How did Tesco overestimate profit by £250 million?

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It’s certainty true that the retail world was in shock as Tesco revealed it had been alerted by a whistleblower to £250m overstated forecast in profits for the first half of 2014. The trading update, in question, incorrectly predicted first-half profit would be £1.1bn, down from £1.6bn a year earlier.

How was such a large accounting error allowed to occur?

Although an independent investigation is still taking place, as well as a probe from the Financial Conduct Authority (FCA), at this early stage it seems that the fault lies with a premature recognition of revenue.

Reports suggest Tesco managers were too ambitious with forecasting the amounts of money due to the company from suppliers whose products had met certain sales targets or had been part special promotions, known as ‘co-op’ deals. Therefore, ‘co-op’ deals can be particularly difficult, as they are often made a year in advance and the cash may come in far in advance of actual sales.

Additionally, the costs of stolen and out-of-date produce may have been underreported, contributing to the error.

However, such a rudimentary error has already had dire circumstances with Tesco’s stock market value losing £4bn and four senior managers, including the head of Tesco’s UK food business being suspended. And the situation could yet get worse following the completion of several inquiries and a possible grilling of Tesco executives by MPs.

Interestingly, the retailer has chosen auditor Deloitte, rather than its existing external accountants PwC who somehow missed the error, and the law firm Freshfields to carry out an independent review.

Clive Black at Shore Capital said that Tesco’s error reflects the uncertainty and disorganisation at the head of the company.

He said: “Such an announcement is not the stuff of a well-operated FTSE-100 organisation … Clearly there can be no suggestion of impropriety on behalf of the new CEO to our minds, who has been in the job less than a month. However, this development may raise, indeed must raise, much more fundamental questions over the chairman’s position and the nature, composition and extent of the board, which to our minds has been lopsided between executives and NEDs [non-executive directors] for far too long. Such matters, of course, are for shareholders to decide.

“These are serious times for Tesco and its shareholders. We are flabbergasted by this development and have no choice but to put our ‘hold’ stance – which we only went up to through Mr Lewis’ appointment – under review.”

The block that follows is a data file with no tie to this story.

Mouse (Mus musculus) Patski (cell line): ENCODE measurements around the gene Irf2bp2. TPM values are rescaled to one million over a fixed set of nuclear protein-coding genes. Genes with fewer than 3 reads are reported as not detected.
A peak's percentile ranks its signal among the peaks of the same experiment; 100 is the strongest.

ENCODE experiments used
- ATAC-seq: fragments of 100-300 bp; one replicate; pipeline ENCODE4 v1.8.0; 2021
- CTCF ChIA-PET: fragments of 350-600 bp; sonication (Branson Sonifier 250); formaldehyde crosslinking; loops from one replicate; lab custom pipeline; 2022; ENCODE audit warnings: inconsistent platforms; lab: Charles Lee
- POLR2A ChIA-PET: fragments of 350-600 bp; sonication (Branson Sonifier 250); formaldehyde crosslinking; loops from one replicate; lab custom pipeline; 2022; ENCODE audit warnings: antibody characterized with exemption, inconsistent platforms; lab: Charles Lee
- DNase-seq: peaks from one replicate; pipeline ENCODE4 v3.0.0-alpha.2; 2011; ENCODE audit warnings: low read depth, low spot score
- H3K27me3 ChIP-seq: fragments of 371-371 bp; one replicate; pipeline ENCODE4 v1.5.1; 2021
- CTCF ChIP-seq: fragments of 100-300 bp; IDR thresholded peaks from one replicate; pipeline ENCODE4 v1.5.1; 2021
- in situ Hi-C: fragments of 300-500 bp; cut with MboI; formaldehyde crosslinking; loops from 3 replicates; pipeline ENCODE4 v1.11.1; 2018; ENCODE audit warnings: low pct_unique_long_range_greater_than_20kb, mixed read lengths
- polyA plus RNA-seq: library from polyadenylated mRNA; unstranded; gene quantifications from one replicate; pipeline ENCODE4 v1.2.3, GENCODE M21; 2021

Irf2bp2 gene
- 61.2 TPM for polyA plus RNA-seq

With large debt on its balance sheet, declining sales and a change in the dynamics of the industry with the emergence of online and budget chains such as Lidl and Aldi in recent years, critics such as

Crawford Spence, professor of accounting at Warwick Business School, says the mistake signals greater problems at Tesco.

“This revelation should be interpreted as a sign of distress. Tesco has essentially tried to recognise revenue too early and delay the recording of costs until a later date. Accounting is not a hard science and some of this behaviour is acceptable, within limits. What Tesco appears to have done is push the boat out a bit too far, ending up with revenue that hadn’t really been earned yet and costs that probably should have been booked earlier,” Spence said.

Tesco’s chief executive Dave Lewis joined the corporation in September from Unilever, but already his hands are full trying to recover the chain’s reputation. Yesterday, for example, Lewis revealed that he will be sending thousands of head office staff, including senior executives, on to the shop floor in the lead up Christmas sales as part of a campaign designed to win over disgruntled customers.

Independent analyst Louise Cooper said: “History is littered with companies that have timed their income and costs to make profits look higher. It is a classic accounting game to play. But what has happened at Tesco is very unclear. Is the allegation that the previous CEO used an accounting convention that made the numbers look better to try and stay in the job? Is it that Dave Lewis is trying to engineer a recovery by making the existing position worse? Or is it that two different CEOs have entirely different views on accounting policy – both of which are legal?

“From the few sentences on the Tesco news release it is impossible to tell what is going on. But at the very minimum it tells of a company in crisis at board level. One thing seems clear: Dave Lewis is stamping his authority on the group.”

Do you think giant supermarket chains have too much power? Do you think  a levy known as the ‘tesco tax’ might help revive independent high street retailers across the country? Feel free to tell us your opinion in the comments below. 


Jermaine Haughton is a journalist and digital media professional.

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